A tragedy across the ocean touches and inspires the Pacific community.Wanda Laukkanen
Serenco, Pacific’s international student advisor, lived for four years in Japan, two of them in a coastal village in the affected region that she now says “is half gone—the homes are gone, the train station is gone, industry by the sea is gone.” The bed-and-breakfast operated by her host family was destroyed, and many residents are still living in the elementary school gym.
Kazuko Ikeda, associate professor of Japanese, visited the country for three weeks over the summer to see her son and friends. The emotional toll of the disaster has had a tremendous effect.
“I think they are sort of traumatized,” she said. “I had quite a few friends who had a hard time, but they survived.” Nevertheless, Ikeda said even in Tokyo and other areas that did not suffer damage from the tsunami, there are daily reminders of the disaster, particularly with the failure of the nuclear power plants. In Tokyo, the electricity is cut off and trains don’t have interior lights on during the day. In the eastern part of Japan, where Ikeda’s son lives, she said only bottled water, not tap, is safe.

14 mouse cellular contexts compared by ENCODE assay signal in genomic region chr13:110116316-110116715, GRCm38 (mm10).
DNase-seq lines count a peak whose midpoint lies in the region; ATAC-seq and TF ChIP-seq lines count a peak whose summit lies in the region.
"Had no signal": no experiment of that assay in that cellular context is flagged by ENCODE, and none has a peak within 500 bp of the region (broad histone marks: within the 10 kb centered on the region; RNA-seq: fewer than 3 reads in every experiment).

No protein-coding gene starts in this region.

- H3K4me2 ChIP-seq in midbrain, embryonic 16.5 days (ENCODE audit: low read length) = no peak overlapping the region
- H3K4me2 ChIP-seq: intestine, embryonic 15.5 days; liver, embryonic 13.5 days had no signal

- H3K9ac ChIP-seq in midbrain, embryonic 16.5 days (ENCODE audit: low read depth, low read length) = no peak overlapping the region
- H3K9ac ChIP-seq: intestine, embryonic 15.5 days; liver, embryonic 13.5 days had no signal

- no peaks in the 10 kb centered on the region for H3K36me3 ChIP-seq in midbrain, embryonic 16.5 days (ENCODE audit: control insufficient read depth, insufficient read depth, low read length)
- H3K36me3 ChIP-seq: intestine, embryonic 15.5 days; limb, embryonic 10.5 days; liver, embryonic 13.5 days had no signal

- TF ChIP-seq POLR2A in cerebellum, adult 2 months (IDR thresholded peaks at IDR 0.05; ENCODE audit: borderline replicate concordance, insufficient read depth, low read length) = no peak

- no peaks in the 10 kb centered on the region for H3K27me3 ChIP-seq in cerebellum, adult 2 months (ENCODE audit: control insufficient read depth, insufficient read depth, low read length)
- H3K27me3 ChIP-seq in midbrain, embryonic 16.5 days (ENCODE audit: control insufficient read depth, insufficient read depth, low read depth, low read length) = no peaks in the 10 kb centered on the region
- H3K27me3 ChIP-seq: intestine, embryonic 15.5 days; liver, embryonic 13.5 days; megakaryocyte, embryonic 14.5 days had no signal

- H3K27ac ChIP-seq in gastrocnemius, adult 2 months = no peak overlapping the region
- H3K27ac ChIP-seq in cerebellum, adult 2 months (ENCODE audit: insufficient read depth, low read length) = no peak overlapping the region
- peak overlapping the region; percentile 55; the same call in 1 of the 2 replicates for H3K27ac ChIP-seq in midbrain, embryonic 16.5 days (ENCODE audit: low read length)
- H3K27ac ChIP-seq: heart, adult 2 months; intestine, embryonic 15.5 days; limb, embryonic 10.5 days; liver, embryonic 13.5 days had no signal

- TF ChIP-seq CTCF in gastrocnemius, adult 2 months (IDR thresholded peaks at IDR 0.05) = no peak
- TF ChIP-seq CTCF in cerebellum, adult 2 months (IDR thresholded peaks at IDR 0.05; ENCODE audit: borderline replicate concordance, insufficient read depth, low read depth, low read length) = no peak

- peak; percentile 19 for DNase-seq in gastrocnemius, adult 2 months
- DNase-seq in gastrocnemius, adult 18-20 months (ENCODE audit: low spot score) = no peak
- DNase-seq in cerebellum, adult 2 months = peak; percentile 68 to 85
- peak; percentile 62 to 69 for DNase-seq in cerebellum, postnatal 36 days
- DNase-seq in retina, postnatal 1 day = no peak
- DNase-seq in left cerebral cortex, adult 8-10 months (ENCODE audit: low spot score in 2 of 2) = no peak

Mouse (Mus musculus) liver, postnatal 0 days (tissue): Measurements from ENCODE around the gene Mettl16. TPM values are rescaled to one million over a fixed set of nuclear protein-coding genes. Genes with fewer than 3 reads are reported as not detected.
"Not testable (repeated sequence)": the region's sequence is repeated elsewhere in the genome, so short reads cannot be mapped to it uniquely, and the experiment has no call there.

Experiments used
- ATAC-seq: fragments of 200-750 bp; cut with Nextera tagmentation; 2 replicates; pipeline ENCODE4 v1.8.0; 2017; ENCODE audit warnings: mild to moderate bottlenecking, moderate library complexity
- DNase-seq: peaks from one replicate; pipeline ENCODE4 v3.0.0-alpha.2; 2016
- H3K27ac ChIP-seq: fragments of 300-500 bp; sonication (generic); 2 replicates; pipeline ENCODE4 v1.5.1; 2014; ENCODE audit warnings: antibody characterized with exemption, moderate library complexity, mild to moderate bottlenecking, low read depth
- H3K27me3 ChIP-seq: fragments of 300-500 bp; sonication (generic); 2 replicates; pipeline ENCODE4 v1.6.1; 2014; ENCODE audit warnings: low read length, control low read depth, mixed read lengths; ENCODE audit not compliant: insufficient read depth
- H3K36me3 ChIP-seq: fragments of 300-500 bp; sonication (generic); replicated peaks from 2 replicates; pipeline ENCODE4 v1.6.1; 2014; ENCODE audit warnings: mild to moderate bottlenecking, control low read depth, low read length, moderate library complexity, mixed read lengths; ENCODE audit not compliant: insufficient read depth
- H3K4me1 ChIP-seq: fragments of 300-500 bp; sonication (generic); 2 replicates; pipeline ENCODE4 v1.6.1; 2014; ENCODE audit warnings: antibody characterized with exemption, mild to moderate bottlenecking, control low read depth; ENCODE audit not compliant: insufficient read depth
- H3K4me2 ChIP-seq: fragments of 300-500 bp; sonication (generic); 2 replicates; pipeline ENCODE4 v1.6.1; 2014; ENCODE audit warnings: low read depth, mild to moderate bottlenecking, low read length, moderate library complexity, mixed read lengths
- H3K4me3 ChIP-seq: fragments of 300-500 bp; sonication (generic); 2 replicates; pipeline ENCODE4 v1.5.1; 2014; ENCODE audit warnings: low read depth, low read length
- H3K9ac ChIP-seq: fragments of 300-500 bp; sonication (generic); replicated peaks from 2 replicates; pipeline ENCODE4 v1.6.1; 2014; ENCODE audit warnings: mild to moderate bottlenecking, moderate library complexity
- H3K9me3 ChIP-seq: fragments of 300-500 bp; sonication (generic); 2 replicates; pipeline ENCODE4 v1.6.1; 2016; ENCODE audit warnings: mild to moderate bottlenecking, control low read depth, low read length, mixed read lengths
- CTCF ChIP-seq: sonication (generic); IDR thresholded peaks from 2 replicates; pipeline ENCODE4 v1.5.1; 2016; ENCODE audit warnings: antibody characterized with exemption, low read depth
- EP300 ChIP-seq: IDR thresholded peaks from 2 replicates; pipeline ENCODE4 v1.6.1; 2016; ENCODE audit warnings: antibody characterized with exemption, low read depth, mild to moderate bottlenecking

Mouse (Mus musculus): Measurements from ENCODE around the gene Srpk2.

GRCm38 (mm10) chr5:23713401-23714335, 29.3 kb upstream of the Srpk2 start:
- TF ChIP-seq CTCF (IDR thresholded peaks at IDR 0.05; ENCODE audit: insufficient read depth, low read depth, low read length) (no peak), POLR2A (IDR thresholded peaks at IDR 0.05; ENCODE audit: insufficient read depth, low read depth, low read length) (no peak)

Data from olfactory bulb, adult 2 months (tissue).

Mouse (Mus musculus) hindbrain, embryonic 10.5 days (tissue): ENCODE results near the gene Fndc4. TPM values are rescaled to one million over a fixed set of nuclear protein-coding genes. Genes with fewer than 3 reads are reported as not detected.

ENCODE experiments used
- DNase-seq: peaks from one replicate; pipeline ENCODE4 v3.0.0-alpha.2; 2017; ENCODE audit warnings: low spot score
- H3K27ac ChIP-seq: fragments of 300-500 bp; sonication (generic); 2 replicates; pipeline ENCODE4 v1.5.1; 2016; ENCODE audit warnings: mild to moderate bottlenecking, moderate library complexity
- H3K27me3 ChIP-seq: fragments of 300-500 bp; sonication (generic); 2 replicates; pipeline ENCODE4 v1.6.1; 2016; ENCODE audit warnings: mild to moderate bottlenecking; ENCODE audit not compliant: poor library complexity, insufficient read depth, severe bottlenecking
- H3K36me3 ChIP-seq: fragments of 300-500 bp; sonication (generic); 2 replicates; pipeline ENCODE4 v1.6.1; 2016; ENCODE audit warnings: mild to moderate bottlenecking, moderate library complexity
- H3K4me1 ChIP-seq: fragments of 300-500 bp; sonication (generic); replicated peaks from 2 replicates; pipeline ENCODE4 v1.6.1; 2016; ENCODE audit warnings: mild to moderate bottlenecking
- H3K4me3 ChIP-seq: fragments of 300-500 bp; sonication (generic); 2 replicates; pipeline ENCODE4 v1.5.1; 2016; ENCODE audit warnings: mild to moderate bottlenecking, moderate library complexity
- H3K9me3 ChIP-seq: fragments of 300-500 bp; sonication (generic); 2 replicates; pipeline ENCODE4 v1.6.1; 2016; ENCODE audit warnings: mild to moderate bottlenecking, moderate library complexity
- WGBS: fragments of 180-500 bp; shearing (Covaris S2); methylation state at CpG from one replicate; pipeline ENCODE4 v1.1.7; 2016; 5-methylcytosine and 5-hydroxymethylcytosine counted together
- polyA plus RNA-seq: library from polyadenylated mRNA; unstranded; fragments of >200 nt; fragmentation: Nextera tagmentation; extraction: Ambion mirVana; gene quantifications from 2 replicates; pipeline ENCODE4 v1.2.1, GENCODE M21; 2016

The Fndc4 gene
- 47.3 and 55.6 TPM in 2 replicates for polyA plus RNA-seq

This year, 11 Japanese students were enrolled at Pacific University and only three American students, fewer than usual, were attending Japanese colleges. Because of travel advisories by the U.S. Department of State, two of the students did not attend spring semester, said Prag.
The connection between Pacific University and Japan goes back more than 141 years. The first student from Japan, Hatsutara Tamur, enrolled in 1870. He graduated in 1876 and Pacific became one of the first colleges in the United States to grant degrees to students from Japan. Since 2002, when a government database of international students was established, 93 Japanese students have attended Pacific University. The Office of Alumni Relations notes it has 56 alumni with addresses in Japan on file.